Milton Friedman and Exchange Rates in Developing Countries
Milton Friedman’s famous 1953 essay, “The case for flexible exchange rates,” deals entirely with advanced nations. An interesting question is what Friedman thought about exchange rate and monetary regimes in emerging economies. In this paper I investigate how his views on the subject evolved through time. I analyze speeches, articles, and interviews. I examine his archives for correspondence and unpublished manuscripts. I show that for him flexible rates were a second best solution for middle income and poor nations. I also analyze Friedman’s role in Chile’s failed attempt, during the Pinochet regime, at using a fixed exchange rate to stabilize the economy and eliminate inflation.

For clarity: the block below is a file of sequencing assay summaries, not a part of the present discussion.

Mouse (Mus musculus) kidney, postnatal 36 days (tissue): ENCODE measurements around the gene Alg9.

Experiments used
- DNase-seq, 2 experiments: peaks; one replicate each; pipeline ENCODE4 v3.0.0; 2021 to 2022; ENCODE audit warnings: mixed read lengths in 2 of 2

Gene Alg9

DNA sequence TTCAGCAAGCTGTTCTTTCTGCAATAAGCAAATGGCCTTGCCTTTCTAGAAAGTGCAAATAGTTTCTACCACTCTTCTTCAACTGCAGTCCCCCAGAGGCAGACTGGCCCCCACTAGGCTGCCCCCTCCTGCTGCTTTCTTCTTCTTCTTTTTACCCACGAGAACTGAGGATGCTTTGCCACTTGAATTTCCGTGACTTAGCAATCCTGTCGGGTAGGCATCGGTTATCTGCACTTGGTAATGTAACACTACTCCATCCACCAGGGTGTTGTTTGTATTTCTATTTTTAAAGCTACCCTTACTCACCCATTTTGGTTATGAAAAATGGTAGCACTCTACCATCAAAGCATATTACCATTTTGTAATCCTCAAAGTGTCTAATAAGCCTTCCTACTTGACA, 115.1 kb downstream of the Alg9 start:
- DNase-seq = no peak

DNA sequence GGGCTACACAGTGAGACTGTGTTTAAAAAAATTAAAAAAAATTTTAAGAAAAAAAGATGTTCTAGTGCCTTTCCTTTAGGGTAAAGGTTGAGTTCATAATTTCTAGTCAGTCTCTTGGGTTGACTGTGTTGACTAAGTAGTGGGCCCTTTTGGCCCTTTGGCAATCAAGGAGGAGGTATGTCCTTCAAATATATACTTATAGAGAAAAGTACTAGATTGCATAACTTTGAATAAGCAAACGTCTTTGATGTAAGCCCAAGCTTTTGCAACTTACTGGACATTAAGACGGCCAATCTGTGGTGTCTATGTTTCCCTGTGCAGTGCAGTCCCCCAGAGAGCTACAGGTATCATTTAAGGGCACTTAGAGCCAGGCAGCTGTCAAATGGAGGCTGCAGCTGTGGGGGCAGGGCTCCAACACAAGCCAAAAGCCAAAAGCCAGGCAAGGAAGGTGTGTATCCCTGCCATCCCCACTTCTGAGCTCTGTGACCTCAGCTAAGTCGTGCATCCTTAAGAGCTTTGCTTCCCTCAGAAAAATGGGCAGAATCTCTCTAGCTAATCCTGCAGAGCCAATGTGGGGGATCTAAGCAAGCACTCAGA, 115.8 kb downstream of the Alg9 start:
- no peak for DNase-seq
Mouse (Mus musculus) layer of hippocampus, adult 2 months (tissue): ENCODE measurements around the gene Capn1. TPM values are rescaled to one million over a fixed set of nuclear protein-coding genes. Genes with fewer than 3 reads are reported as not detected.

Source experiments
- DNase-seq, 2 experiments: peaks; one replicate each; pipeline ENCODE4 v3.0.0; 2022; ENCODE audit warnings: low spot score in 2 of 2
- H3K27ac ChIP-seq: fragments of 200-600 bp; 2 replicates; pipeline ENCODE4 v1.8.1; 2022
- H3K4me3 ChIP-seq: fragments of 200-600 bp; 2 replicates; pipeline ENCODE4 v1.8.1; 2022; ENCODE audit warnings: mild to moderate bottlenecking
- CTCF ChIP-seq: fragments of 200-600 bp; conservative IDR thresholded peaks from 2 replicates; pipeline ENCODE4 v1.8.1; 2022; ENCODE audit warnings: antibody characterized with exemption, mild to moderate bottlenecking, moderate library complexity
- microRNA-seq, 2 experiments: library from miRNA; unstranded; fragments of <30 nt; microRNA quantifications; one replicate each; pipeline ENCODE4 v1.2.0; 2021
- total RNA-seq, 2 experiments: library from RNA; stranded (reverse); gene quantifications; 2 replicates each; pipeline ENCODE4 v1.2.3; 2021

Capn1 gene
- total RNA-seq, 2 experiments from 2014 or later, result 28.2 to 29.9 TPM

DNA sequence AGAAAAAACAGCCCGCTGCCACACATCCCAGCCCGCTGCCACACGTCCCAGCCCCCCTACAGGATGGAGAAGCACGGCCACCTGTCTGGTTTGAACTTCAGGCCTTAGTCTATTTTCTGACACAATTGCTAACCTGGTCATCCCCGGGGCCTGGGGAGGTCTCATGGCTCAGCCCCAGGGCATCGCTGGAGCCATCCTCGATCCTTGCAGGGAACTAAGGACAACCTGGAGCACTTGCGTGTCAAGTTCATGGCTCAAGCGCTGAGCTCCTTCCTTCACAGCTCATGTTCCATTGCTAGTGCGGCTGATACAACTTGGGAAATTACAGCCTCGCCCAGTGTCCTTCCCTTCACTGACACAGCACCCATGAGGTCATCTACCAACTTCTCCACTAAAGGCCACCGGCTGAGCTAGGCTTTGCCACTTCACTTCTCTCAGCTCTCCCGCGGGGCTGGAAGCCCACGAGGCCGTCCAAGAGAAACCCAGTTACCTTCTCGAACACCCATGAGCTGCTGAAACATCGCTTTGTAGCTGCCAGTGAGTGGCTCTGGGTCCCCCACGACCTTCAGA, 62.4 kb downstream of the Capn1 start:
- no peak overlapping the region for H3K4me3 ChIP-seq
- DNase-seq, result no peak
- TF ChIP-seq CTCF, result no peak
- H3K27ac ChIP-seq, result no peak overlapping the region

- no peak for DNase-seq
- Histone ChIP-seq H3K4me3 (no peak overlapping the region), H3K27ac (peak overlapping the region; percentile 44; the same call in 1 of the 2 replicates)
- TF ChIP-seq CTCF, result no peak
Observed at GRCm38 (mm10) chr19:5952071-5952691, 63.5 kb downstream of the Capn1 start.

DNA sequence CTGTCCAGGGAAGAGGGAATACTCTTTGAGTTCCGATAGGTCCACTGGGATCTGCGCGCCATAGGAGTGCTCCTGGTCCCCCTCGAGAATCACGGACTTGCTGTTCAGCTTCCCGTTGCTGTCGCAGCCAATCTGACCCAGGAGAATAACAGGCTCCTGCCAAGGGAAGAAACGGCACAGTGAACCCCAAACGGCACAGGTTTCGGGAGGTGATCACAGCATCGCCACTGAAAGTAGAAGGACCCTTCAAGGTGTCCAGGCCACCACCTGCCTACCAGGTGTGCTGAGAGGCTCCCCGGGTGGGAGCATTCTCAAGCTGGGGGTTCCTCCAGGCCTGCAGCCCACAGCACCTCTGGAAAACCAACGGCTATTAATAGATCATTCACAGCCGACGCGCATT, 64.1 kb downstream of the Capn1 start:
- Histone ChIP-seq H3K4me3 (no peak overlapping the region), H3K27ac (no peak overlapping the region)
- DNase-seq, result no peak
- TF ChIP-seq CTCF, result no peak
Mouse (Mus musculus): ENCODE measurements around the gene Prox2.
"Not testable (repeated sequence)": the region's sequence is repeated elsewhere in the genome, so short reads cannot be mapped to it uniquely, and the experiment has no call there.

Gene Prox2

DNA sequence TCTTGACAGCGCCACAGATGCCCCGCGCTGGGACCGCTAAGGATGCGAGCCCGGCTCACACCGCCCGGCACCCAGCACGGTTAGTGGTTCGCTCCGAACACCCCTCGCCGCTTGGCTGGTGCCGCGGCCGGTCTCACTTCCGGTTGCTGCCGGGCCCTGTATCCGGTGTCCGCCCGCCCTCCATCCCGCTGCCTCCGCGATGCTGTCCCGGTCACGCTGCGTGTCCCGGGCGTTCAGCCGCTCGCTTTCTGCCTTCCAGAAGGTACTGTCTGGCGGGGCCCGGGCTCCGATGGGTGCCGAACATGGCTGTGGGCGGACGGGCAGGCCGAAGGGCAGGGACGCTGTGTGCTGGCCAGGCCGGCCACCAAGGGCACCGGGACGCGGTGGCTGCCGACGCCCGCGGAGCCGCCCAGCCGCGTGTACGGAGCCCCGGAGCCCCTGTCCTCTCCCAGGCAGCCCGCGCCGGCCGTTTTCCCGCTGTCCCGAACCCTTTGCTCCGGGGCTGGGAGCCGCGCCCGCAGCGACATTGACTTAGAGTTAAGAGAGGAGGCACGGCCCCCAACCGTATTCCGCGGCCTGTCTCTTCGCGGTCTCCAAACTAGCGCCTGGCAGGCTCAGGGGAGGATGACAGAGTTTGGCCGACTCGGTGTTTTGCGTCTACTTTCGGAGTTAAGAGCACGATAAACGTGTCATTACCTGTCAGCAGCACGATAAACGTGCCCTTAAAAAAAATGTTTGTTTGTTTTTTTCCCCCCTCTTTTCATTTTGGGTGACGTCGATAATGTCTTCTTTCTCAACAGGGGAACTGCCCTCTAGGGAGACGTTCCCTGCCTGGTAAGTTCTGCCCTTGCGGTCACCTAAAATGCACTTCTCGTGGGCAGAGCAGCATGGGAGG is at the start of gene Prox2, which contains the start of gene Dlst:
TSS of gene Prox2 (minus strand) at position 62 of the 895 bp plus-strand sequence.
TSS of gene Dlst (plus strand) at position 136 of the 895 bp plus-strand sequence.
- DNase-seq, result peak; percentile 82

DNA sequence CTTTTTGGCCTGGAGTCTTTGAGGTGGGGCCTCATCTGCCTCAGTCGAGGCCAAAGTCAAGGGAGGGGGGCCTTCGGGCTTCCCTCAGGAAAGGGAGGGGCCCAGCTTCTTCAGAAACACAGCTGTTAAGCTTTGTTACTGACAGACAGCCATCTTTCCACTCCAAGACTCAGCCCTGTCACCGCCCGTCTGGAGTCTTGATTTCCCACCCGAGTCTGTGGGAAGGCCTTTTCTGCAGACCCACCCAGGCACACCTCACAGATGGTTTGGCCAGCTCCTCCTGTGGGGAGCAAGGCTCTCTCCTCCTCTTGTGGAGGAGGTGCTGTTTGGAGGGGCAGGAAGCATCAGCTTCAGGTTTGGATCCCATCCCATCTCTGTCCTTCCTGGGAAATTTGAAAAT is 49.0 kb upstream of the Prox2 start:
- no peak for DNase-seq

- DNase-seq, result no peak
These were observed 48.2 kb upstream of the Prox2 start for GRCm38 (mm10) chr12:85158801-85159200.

I have benefited from conversations with Al Harberger and Rolf Luders, both of whom attended Milton Friedman’s meeting with General Augusto Pinochet in 1975, in Santiago, Chile. Comments by Maury Obstfed, Doug Irwin, Michael Bordo, Ed Nelson, Leon Montes, Fernando Losada, Bruce Caldwell, and George Tavlas have been extremely useful. The views expressed herein are those of the author and do not necessarily reflect the views of the National Bureau of Economic Research.